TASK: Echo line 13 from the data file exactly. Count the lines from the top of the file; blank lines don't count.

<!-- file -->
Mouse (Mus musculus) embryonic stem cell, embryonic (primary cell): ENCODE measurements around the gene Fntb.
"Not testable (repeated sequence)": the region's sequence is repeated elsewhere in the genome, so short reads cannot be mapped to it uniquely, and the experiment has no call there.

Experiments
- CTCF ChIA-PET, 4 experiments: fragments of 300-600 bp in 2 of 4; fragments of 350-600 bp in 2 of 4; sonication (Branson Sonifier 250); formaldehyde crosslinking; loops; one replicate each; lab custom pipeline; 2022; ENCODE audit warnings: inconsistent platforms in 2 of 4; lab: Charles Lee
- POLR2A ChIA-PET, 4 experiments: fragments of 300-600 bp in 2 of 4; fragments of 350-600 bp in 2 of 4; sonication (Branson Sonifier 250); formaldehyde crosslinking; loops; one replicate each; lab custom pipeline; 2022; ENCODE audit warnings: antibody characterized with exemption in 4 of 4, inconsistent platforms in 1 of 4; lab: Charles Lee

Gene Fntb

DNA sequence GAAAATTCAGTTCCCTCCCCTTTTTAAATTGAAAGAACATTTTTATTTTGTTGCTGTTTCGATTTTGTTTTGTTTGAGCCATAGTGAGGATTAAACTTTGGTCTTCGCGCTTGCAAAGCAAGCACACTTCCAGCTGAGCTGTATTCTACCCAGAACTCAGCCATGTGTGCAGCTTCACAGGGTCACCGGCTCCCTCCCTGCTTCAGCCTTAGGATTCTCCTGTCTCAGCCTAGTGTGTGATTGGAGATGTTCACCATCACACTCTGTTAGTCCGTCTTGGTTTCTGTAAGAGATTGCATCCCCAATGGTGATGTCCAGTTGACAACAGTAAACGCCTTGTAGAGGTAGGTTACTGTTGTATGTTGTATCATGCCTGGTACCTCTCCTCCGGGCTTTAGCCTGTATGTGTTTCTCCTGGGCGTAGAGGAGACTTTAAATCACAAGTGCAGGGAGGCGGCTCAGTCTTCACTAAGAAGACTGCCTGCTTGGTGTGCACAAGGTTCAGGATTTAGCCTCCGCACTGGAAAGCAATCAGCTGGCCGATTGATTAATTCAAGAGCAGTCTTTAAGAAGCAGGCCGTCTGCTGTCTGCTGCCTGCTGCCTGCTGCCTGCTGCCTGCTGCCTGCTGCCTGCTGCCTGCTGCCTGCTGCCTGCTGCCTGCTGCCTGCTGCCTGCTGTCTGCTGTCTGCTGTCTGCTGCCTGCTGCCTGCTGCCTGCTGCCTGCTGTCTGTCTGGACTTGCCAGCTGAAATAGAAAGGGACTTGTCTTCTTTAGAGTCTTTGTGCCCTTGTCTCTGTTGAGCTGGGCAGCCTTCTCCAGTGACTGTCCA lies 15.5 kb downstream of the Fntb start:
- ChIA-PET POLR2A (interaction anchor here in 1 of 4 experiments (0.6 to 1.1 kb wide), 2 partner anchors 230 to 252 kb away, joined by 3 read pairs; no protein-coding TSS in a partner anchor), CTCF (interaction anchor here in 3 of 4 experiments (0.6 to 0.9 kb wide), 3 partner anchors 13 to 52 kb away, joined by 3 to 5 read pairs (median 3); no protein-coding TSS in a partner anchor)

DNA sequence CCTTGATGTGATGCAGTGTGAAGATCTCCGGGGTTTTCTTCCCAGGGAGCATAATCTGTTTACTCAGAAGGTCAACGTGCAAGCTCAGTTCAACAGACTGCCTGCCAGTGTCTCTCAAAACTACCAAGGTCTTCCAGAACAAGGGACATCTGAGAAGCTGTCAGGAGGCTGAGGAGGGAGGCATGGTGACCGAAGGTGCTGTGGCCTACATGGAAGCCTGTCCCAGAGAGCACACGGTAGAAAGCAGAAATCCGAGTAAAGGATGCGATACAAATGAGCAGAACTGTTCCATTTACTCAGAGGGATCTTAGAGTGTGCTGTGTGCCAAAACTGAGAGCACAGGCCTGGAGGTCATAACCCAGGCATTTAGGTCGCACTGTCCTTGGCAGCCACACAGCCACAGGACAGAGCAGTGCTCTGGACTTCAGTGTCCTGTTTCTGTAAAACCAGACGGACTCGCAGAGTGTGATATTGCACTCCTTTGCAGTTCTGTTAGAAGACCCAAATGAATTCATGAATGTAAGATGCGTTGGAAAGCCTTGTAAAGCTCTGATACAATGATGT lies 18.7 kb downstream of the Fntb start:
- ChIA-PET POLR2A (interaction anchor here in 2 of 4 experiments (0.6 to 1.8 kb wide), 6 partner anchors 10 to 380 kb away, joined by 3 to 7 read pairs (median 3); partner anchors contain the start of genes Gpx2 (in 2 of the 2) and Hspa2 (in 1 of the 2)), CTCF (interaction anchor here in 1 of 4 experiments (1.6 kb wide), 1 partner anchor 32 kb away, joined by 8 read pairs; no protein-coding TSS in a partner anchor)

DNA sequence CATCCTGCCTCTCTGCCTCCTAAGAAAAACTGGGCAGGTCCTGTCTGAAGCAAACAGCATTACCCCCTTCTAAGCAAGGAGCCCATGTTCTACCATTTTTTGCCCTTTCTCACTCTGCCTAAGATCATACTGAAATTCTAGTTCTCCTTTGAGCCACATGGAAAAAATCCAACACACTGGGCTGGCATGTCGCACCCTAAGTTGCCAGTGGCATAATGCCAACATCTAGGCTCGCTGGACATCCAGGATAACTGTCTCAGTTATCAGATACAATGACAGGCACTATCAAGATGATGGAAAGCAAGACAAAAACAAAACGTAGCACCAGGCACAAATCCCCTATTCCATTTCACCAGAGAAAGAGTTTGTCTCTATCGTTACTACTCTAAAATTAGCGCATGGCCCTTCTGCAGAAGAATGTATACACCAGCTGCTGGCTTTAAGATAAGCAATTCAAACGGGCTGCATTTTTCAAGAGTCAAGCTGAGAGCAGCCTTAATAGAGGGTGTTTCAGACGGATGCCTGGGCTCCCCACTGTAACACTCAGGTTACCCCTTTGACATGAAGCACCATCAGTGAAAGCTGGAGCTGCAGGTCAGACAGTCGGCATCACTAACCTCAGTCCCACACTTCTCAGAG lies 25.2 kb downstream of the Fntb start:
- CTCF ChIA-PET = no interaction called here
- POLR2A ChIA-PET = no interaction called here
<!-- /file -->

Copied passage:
- POLR2A ChIA-PET = no interaction called here